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Karin Housley had a chance to help women. Guess what she did instead.

Pictured: Karin Housley (R-St. Marys Point) caring more about something than she cared about addressing sexual harassment.

Pictured: Karin Housley (R-St. Marys Point) caring more about something than she cared about addressing sexual harassment. David Joles, Star Tribune

GOP Sen. Karin Housley (St. Marys Point) hasn't spent too much time as anyone's employee. Not in the past couple decades.

Housley married well (ex-pro hockey millionaire and current coach Phil Housley) and launched her own businesses, first dabbling in shoddy investment advice -- and "writing," sort of -- before selling big houses to rich people, typically in or near the Stillwater area.

Evidently bored by this, Karin decided she's also a public servant, and therefore deserved a seat in the state senate. Housley won office in 2012, ostensibly becoming an employee of the people of Senate District 39, where her constituents are largely drawn from of a well-off suburban populace. 

Housley is only occasionally good at using her position to get something done. Despite her thin portfolio, she decided this year to seek a promotion to United States Senate. She's running against DFL U.S. Sen. Tina Smith, an accomplished and self-made woman whose reputation is so clean Housley has essentially resorted to running against Keith Ellison instead.

Quite a coincidence that Housley feels so strongly about Ellison's abuse allegations. She doesn't usually care about how men treat women.

Speaking out of the other side of her mouth, Housley is fearful for teenage boys who are accused of raping teenage girls. Well, at least the ones who grow up to go to Yale, and then get nominated to the Supreme Court, and have designs on ending abortion rights in America. That's who Karin's worried about.

Working women? Eh, not so much. 

DFL Rep. Erin Maye Quade (Apple Valley) did not have high hopes when a "task force" (often a way of quietly snuffing out a vexation) was convened to fix Minnesota's useless sexual harassment law. Maye Quade had herself been harassed at work, by not one but two Capitol colleagues, GOP Rep. Tony Cornish and DFL Sen. Dan Schoen. Both had to resign after she (and others) proved their guilt as predators.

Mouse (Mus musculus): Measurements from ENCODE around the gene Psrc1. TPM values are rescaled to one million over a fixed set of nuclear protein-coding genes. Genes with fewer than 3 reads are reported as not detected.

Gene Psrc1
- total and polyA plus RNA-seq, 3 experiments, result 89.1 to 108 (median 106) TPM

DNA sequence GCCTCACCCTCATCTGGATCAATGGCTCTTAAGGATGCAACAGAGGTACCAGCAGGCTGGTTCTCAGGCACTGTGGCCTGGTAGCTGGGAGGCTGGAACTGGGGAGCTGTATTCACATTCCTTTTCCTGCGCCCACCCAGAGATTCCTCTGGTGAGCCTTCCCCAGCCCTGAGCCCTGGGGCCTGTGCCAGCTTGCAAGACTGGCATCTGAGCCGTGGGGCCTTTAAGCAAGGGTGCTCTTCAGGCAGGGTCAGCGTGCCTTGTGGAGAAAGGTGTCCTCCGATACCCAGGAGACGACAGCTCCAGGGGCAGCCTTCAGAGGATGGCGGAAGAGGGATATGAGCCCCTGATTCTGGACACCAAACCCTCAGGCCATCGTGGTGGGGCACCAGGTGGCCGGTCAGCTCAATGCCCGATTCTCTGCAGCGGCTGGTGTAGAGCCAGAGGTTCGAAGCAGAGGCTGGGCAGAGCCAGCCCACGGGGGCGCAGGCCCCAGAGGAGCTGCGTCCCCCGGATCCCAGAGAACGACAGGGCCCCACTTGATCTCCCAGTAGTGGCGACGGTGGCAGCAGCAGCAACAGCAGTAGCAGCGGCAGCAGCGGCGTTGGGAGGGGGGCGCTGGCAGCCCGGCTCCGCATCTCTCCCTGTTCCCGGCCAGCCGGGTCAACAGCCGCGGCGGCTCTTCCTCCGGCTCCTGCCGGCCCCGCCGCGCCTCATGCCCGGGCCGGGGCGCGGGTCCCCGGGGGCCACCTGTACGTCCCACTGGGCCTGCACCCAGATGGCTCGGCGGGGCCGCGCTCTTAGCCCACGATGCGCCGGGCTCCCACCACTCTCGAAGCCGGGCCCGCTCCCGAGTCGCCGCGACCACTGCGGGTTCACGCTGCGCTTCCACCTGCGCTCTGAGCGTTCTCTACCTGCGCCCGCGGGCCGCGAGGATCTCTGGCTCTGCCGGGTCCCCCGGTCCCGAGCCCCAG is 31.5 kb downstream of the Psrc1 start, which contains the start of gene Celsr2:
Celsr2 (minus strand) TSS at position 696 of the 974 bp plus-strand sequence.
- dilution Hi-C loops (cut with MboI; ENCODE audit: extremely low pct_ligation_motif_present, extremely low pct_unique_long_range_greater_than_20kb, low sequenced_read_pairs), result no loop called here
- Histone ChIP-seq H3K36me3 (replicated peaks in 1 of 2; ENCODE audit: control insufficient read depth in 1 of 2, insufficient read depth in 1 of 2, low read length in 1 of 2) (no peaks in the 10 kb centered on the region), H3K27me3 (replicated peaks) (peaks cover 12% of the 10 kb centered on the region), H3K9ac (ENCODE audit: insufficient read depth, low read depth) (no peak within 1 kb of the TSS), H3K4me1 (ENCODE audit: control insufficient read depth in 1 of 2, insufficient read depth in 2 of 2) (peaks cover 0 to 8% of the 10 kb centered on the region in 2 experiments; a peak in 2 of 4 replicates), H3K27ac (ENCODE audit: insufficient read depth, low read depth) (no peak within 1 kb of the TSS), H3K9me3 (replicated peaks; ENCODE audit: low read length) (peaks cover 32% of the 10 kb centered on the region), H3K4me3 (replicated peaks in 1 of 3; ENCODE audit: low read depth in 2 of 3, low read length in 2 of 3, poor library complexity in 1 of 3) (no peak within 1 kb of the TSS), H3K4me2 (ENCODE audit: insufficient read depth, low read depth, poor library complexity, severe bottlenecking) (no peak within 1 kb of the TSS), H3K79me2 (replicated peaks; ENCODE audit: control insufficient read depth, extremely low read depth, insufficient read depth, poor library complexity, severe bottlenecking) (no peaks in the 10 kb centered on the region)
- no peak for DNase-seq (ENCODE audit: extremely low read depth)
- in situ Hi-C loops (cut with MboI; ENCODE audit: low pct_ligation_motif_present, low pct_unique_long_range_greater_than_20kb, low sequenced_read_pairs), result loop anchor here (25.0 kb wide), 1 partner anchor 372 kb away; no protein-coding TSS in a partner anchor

Maye Quade was "pleasantly surprised" by the legislative bill that came out of this task force, one that would've expanded the definition of actionable sexual harasment. Under existing law, harassment or abuse must be provably "severe and pervasive," meaning your boss has to be really creepy, on multiple occasions, and over a significant period of time, before a judge or jury must give a shit about your miserable fate.

Maye Quade's experiences as a young legislator probably wouldn't qualify. This upset her. She was heartened to learn that, on the House side, the harassment bill was carried by no less than House Majority Leader Joyce Peppin (R-Rogers), an attorney by trade, and someone Maye Quade agreed with on few occasions. This was one.

Peppin sprinted her bill through two committees and whipped her caucus into shape. There were few objections; when Peppin's redefinition of sexual harassment hit the House floor, it passed 121-4. 

And in the Senate? Inaction.

As chief author of the Senate version, Karin Housley was responsible for getting her bill scheduled, amended if necessary, passed out of committees, and booked for the big vote on the Senate floor. She did none of this. Instead Housley decided she was concerned about "unintended consequences [for men who like flirting with or staring at or touching coworkers without permission]." (Bracketed phrase City Pages'.)

Housley only realized this discomfort (with her own bill!) in early May, with two weeks left on the legislative calendar, just late enough that no other senator could grab the issue and drag it across the goal line.

Who put this "unintended consequences" idea in Karin's head? Why, the richest people and biggest corporations -- which are people, too -- in Minnesota, that's who! The Minnesota Chamber of Commerce and Minnesota Bankers Association lobbied against the bill. Both spend plenty on advocacy, though in this case Housley made it easy for them.

She never pushed her sexual harassment bill, and dropped it to the ground without much of a second thought.

"I had heard from women across all different ideologies, and ages, about how much this issue had impacted them in their life," says Maye Quade, who became a sounding board for victims' experiences after she #MeToo'd two legislators out of office. "I was shocked that it was a woman who stalled the only attempt to address sexual harassment in Minnesota."

Maye Quade has no knowlegde of Housley's personal or professional experience, and chooses not to speculate, though she's less than impressed with how Karin handles the boorish behavior of fellow Republicans. ("[Housley's] been flashing everybody," said GOP Secretary of State candidate John Howe; "they're like frat brothers," Housley told BuzzFeed; John Howe is 55 years old.) 

But ignorance is no excuse. If Karin Housley's never been made uncomfortable or taken advantage of, women she represents undoubtedly have. 

"Listen to your constituents," Maye Quade said. "What's affecting them should affect you.

"You would think women would stand by other women, especially on this issue. And especially if you're elected."